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Can they not just rent the dogs out?

Sounds like a business opportunity, hows about the tagline 'Just add food', so much a month with all servicing (vets bills - not anything weird) included.

Worked for cars, why not dogs.

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an estate agent once tried to charge me 90 quid to credit check my cat!

I agree on house prices affecting everything,

I watched two docs on bbc one about the punk movement and its origins in london. Absolutely no way a bunch of kids full of energy could go to london and start something now. how would they rent the space to play?

I watched a doc about david hockney and groups of young british artists going to london and starting art movements with no money but bags of energy. Could you imagine groups of penniless artists converging on london and starting new things now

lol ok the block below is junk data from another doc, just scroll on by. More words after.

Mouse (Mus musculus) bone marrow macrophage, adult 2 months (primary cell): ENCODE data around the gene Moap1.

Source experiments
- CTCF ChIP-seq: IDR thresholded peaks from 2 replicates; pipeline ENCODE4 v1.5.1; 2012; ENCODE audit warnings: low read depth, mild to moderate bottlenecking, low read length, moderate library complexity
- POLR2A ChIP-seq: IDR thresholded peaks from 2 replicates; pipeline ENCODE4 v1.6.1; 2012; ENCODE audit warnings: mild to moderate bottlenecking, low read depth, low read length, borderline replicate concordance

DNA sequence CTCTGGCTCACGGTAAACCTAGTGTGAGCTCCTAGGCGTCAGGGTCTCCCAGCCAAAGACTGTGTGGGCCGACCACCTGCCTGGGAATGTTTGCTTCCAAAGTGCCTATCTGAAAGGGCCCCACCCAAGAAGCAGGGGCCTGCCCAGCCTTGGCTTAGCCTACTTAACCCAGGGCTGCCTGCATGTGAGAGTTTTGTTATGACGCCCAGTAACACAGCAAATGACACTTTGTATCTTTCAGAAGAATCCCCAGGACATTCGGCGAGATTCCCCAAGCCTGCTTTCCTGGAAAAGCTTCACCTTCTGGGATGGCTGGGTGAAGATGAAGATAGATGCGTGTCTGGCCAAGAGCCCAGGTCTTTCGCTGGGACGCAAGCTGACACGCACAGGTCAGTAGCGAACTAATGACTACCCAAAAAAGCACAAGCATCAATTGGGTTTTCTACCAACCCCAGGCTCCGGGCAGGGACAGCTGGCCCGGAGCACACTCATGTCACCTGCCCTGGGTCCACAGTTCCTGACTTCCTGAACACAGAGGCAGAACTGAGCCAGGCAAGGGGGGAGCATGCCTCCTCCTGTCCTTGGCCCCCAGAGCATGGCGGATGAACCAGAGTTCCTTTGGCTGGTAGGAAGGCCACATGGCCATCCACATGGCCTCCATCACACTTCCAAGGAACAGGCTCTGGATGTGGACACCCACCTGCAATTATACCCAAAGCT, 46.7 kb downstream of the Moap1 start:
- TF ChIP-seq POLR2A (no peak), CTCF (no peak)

unless you have very rich parents your chances of following a creative path are pretty unlikely.

Future generations will probably look upon this period as a dark time for creativity. i know years ago people were poor when they started bands and such but you could also rent / borrow space cheap to pursue things. how could you practise in a garage when a garage in london can cost 250k ?

landlords sucked the creativity out of the british population to pay for nylon trousers.

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The real victims here are probably ferrets

Fiona Macaskill - UWEhouses says:

05/12/2012 at 08:24